Photo credit: Mark Winfrey | Shutterstock

By John Haughey | Watchdog.org

Solutions’ Ranks in Top 10 (Prime Buyer’s Report)

Solutions Property Management named in The TOP 10 Property Managers in Brevard County FL

Property managers in Brevard County FL bearing The Prime Buyer’s Report TOP 10 symbol are those property management companies that have exceeded the minimum Florida regulatory standard.  They are those proven by our independent research to have passed the TOP 10 requirements for value and reliability, that carry liability insurance as protection for you the client, who use only employees legal to work in the U.S., and for whom our staff has called previous clients to verify high satisfaction with them for property management in Brevard County FL, including vacation rentals, apartment buildings, rental homes, and commercial property management such as for office building management, malls and other retail properties.

 

Florida bill would prevent local restrictions on vacation rentals

As Orange County and Orlando look into allowing short-term home rentals under some conditions, a bill filed in Tallahassee might take that choice away from them entirely.

Sen. Greg Steube, R-Sarasota, introduced a bill last week that would strip local governments of the right to regulate short-term vacation rentals such as Airbnb and give all such power to the state.

Stuebe’s bill, which did not have a companion bill in the House as of Tuesday, states property owners have “constitutionally protected” rights to use their residential properties as vacation rentals.

“Vacation rentals play a significant, unique, and critical role in Florida’s tourism industry, and that role is different from that of public lodging establishments,” it states.

If the bill passes during the upcoming state legislative session that begins next week, it would have a major impact on Central Florida cities and counties.

Current law prevents any new restrictions on short-term rentals but allows older laws from before 2011 to be grandfathered in. Under that law, both Orlando and Orange County currently ban short-term rentals of less than 30 days.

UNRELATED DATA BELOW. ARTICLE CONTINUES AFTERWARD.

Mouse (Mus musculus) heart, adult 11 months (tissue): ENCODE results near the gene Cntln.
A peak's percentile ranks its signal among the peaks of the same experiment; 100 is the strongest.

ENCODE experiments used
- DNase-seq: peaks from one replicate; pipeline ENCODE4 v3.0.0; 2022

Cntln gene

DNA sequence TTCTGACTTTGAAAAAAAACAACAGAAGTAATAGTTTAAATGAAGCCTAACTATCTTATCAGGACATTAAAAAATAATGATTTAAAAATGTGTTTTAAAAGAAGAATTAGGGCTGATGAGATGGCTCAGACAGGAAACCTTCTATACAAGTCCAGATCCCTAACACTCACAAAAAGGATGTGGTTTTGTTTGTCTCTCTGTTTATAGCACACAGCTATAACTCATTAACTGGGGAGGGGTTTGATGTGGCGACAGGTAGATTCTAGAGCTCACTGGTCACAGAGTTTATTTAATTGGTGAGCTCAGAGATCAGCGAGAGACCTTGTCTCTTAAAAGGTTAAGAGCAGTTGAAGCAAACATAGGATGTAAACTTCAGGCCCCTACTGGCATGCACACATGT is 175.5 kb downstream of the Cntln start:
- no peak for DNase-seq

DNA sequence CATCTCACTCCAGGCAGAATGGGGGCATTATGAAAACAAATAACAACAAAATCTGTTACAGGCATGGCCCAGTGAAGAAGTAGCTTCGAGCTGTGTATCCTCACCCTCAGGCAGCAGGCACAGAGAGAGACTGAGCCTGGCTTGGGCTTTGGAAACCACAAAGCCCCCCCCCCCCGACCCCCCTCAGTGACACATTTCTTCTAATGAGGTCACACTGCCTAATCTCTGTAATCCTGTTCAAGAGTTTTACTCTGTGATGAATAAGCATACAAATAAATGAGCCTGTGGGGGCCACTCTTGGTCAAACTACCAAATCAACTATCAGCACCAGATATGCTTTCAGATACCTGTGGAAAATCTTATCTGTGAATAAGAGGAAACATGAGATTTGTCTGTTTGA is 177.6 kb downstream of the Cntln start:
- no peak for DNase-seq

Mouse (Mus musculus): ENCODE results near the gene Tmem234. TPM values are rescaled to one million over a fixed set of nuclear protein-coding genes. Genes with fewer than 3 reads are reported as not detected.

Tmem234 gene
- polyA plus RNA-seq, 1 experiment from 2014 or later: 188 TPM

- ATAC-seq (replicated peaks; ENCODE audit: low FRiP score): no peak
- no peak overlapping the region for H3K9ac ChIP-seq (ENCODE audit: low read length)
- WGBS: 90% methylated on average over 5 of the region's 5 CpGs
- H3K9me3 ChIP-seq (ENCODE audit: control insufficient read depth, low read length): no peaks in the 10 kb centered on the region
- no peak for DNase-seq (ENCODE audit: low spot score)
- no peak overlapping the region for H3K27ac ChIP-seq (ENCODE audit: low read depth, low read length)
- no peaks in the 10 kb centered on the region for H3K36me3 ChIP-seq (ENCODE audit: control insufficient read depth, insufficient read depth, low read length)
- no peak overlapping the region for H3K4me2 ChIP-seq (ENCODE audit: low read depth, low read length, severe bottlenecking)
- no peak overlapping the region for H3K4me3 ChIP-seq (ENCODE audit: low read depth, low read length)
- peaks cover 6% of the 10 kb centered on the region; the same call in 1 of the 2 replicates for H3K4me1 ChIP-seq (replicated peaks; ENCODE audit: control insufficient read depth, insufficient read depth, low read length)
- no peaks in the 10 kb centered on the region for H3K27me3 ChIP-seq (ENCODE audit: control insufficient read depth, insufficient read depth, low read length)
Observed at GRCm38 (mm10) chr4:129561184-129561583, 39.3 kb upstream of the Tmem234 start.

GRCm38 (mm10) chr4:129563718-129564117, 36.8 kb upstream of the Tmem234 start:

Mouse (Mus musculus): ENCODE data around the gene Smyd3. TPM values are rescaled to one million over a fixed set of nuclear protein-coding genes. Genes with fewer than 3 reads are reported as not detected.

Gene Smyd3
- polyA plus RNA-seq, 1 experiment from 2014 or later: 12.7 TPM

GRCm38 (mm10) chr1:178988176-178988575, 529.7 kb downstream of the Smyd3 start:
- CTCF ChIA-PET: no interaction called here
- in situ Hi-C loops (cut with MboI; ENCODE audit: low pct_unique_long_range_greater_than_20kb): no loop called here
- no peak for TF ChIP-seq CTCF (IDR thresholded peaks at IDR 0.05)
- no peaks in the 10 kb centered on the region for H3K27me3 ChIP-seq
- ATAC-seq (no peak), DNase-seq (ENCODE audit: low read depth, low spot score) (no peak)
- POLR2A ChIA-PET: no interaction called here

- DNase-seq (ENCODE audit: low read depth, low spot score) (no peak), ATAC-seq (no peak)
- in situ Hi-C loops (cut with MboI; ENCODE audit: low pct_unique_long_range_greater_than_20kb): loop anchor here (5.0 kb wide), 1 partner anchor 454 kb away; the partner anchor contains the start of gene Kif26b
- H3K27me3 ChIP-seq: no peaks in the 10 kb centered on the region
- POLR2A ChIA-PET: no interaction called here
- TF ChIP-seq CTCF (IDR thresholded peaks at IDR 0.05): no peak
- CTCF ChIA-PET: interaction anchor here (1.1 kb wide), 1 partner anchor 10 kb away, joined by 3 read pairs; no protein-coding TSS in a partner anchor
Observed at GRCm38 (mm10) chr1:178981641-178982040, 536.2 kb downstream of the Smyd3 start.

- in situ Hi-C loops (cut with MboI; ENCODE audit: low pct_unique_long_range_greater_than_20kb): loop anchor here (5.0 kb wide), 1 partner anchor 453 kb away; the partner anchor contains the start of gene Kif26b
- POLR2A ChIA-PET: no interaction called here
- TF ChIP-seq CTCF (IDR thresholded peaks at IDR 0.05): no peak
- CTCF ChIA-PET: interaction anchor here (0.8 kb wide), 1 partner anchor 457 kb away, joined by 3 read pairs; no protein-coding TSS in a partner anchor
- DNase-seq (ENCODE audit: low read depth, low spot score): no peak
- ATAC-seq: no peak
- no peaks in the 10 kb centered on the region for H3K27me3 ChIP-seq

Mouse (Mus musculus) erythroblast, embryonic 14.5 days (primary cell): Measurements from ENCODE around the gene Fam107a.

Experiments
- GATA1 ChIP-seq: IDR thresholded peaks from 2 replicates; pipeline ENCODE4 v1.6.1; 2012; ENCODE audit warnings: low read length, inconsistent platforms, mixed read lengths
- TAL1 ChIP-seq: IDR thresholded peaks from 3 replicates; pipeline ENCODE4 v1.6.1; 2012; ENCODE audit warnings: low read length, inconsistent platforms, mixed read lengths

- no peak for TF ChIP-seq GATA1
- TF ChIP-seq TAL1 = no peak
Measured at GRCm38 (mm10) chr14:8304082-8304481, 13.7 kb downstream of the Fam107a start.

Both are looking into allowing “hosted” rentals, in which the owners stay on property. The Orlando city planning board approved such a change in November, with staff drafting an ordinance to be voted on by the City Council.

Orange County is looking into how other places have dealt with short-term rentals before the commission decides to make a decision on hosted rentals.

Under Steube’s bill, such local discussions would be for naught. All regulation and control of such rentals would be “preempted to the state,” with owners needing to obtain a license every year. A license would not be able to be transferred from one place or owner to another.

The state could refuse to issue or renew a license if an owner has been found guilty of crimes ranging from soliciting prostitution to dealing drugs.

While local governments couldn’t create any additional restrictions, local law enforcement would be required to help the state go after any illegally operated rentals.

A spokesman for the Travel Technology Association, an industry trade group that includes Airbnb on its board, said they were aware of Steube’s bill and were taking a look at it.

TTA vice president Matt Kiessling said last month he thinks vacation rentals should be allowed with no conditions. Any restrictions are due to “antiquated laws,” he said, and limiting it to hosted rentals would be difficult to enforce.

“Whether it’s a primary or secondary residence, it’s irrelevant,” Kiessling said. “Owners should be able to do as they wish with their properties.”

The bill is just one of several controversial bills Steube has filed in the past few months, including one that would prevent local governments from enforcing protections on treesand one that would eliminate Daylight Saving Time.

slemongello@orlandosentinel.com, 407-418-5920 or @stevelemongello